Woolwich Old Town Hall (1842)
|• 1881||1,126 acres (4.56 km2)|
|• Origin||Ancient parish|
|• Created||16th century|
|• Succeeded by||Borough of Woolwich (parish)|
|Status||Civil parish (16th century–1930)|
Local board district (1852–1900)
|Government||Woolwich Vestry (16th century–1852)|
Woolwich Local Board of Health (1852–1900)
|• HQ||Church of St Mary (16th century–1842)|
Woolwich Old Town Hall (1842–1900)
|• Poor Law Union||Greenwich (1836–1868)|
Woolwich, also known as Woolwich St Mary, was an ancient parish containing the town of Woolwich on the south bank of the Thames and North Woolwich on the north bank. The parish was governed by its vestry from the 16th century to 1852, based in the Church of St Mary until 1842, after which in the purpose-built Woolwich Town Hall. The parish adopted the Public Health Act 1848 and was governed by the Woolwich Local Board of Health from 1852. When the parish became part of the district of the Metropolitan Board of Works in 1855 the local board was treated as if it were an incorporated vestry. It was in the county of Kent until it was transferred to London in 1889. In 1900 it was amalgamated with other parishes to form the Metropolitan Borough of Woolwich and had only nominal existence until it was abolished as a civil parish in 1930. Since 1965 it has been split between the Royal Borough of Greenwich and the London Borough of Newham.
The main part of the parish was a roughly triangular area south of the River Thames, including the town of Woolwich. The boundary with Plumstead to the east was very close to the centre of the town, located approximately where the Woolwich Arsenal station is now. The parish narrowed further south, including Woolwich Common and reaching to Shooter's Hill Road. The western boundary at this point was with Charlton Common in the parish of Charlton. North of the Thames the parish included two nearby sections of land known as North Woolwich. The western part was divided from the eastern section by the parish of East Ham. The eastern section stretched to the River Roding and had a boundary with the parish of Barking. The former area of the parish is now part of the Royal Borough of Greenwich to the south of the River Thames and the London Borough of Newham to the north.
The Parliamentary Boundaries Act 1832, which transferred county exclaves to their local counties for election of members of parliament, explicitly treated the North Woolwich area as part of Kent. The Counties (Detached Parts) Act 1844, applied the 1832 designations for all civil purposes.
The parish became part of the Greenwich Poor Law Union in 1836 and then the Woolwich Poor Law Union from 1868.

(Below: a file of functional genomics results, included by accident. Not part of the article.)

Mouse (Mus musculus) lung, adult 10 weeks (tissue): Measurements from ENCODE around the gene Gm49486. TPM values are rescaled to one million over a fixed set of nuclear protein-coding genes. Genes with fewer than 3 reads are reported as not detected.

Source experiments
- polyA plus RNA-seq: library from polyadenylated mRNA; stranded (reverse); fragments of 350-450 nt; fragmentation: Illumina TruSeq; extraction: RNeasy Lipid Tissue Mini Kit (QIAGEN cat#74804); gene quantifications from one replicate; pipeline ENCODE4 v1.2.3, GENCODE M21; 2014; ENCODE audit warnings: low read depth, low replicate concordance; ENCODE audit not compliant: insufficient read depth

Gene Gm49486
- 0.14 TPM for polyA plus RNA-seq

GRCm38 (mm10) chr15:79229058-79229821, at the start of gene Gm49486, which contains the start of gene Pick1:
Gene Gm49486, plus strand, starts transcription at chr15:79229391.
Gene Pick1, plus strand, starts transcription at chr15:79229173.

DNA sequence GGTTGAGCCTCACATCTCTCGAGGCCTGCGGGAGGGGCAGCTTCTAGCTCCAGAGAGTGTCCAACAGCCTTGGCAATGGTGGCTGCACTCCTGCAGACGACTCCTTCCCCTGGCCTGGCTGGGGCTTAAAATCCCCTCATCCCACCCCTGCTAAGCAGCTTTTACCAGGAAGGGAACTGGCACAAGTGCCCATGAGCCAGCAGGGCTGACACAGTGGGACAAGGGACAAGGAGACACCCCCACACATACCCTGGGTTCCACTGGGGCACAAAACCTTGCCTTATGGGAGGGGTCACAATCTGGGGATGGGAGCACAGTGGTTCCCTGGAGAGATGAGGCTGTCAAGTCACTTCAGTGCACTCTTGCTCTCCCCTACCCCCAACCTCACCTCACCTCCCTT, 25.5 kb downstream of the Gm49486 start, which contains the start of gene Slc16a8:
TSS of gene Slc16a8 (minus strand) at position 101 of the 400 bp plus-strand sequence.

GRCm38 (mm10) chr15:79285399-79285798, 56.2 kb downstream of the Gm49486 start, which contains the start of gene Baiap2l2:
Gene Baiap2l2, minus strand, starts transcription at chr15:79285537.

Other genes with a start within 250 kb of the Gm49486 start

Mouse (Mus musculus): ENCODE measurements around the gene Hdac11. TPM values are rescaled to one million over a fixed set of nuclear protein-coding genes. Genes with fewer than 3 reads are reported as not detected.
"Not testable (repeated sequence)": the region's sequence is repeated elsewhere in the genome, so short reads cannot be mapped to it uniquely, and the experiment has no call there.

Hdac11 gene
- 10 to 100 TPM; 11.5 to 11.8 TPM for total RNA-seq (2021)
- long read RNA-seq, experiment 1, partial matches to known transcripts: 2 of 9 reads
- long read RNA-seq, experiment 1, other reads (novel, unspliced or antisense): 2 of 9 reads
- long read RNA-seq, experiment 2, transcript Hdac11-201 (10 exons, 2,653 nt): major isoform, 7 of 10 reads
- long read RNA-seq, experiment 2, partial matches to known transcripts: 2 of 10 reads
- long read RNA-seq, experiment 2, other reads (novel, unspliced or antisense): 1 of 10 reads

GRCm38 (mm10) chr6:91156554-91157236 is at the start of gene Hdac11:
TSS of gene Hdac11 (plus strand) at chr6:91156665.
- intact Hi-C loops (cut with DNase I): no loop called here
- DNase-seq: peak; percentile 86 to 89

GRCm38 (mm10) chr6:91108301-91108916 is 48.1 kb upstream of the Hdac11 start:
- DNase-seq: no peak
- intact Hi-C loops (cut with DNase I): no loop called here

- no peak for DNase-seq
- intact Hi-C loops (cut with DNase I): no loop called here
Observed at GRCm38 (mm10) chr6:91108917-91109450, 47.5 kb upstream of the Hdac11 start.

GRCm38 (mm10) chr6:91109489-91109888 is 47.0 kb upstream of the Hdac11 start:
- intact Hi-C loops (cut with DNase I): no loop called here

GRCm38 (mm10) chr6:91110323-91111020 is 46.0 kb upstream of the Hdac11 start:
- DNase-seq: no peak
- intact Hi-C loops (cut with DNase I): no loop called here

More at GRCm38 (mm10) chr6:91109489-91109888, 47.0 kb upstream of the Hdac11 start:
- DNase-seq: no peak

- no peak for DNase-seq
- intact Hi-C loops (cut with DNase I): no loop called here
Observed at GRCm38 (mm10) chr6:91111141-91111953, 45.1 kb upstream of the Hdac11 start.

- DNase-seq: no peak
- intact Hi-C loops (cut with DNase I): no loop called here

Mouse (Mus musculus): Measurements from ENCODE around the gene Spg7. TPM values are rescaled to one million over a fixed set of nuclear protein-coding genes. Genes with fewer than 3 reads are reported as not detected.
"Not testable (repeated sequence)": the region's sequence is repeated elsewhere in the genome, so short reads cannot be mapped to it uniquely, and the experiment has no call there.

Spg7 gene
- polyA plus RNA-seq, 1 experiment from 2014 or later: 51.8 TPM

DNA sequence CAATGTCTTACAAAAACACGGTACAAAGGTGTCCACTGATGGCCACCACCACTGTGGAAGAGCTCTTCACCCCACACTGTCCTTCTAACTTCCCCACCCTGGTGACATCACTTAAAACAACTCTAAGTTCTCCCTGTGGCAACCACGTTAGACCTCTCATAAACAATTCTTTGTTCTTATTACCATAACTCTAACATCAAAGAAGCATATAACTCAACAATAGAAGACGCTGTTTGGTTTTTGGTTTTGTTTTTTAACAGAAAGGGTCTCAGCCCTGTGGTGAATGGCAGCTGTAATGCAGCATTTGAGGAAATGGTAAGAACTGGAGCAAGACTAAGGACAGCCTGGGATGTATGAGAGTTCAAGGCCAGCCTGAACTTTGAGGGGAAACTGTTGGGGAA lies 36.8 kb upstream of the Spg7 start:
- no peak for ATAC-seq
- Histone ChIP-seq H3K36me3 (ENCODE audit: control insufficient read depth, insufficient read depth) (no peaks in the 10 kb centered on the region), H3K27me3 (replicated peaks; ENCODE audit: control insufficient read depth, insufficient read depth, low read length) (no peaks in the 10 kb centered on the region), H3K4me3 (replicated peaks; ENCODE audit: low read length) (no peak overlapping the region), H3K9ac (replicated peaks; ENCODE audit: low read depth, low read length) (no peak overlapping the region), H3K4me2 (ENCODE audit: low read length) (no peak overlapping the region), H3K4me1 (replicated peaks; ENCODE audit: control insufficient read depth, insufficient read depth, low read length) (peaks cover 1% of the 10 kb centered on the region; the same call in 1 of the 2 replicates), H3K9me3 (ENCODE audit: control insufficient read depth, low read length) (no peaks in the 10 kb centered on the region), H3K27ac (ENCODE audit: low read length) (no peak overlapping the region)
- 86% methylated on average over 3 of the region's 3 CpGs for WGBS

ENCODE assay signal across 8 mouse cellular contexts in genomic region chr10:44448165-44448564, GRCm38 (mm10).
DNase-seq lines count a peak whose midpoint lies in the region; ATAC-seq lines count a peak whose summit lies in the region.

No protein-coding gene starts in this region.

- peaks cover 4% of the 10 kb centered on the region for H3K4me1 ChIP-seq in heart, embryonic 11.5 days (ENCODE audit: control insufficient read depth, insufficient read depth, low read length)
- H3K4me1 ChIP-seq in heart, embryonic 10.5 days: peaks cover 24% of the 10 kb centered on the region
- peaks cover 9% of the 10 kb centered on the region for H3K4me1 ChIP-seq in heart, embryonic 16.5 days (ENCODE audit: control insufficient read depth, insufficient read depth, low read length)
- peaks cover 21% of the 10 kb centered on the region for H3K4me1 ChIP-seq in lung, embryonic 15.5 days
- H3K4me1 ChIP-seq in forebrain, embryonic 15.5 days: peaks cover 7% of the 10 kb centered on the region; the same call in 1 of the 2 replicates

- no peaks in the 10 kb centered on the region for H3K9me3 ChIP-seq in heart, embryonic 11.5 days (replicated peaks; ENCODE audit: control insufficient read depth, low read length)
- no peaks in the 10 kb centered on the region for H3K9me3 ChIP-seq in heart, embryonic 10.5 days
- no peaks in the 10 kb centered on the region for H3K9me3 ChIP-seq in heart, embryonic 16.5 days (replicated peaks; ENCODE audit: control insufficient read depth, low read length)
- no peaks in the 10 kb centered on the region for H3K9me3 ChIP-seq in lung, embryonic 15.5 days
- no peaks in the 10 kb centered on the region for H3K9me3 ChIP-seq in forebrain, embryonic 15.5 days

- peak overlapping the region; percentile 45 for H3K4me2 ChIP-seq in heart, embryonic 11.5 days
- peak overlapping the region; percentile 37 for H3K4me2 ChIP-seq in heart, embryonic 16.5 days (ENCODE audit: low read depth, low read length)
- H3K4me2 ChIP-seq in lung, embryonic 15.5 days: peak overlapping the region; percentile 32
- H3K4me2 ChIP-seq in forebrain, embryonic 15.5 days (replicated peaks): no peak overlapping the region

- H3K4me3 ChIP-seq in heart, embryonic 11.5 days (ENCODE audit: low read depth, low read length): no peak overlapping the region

Woolwich was added to the Registrar General definition of the London Metropolis in 1837, appearing in the weekly tables of mortality from 1840. The parish was added to the Metropolitan Police District in 1840.
In 1855 the parish was included in the district of the Metropolitan Board of Works. It was an anomaly amongst metropolitan parishes, having a local board of health, and this was treated as if it were an incorporated vestry.
Elsewhere in England, following the Local Government Act 1894, local boards of health became urban district councils. The Woolwich Local Board of Health continued to exist until 1900 when, as part of the provisions of the London Government Act 1899, the parish was combined with Eltham and Plumstead to form the Metropolitan Borough of Woolwich.
The parish continued to exist for election of a board of guardians, but was abolished for this purpose in 1930. The parishes in the Borough of Woolwich were then combined into a single parish.
From 1832 the more urbanised northern part of the parish was in the parliamentary borough of Greenwich with the southern part of the parish in the West Kent division. In 1885 the whole parish was included as part of the Woolwich constituency. In 1918 it was split, with the parish of Woolwich mostly becoming part of Woolwich West, with a small part in Woolwich East.
- The Statutes of the United Kingdom of Great Britain and Ireland, Volume 30; Volume 34, Great Britain, (1832)
- Historic England. "Details from listed building database (1289668)". National Heritage List for England. Retrieved 29 September 2015.
- The Practical Statutes of the Session, Great Britain, William Paterson, (1852), Law Times Office
- The Metropolis local management acts, Great Britain, Shaw, (1863)
- Youngs, Frederic A, Jr. (1979). Guide to the Local Administrative Units of England, Vol.I: Southern England. London: Royal Historical Society. ISBN 0-901050-67-9.
- Census of England and Wales, 1871: (33 & 34 Vict. c. 107.), Great Britain, Census Office, G. E. Eyre and W. Spottiswoode, (1872)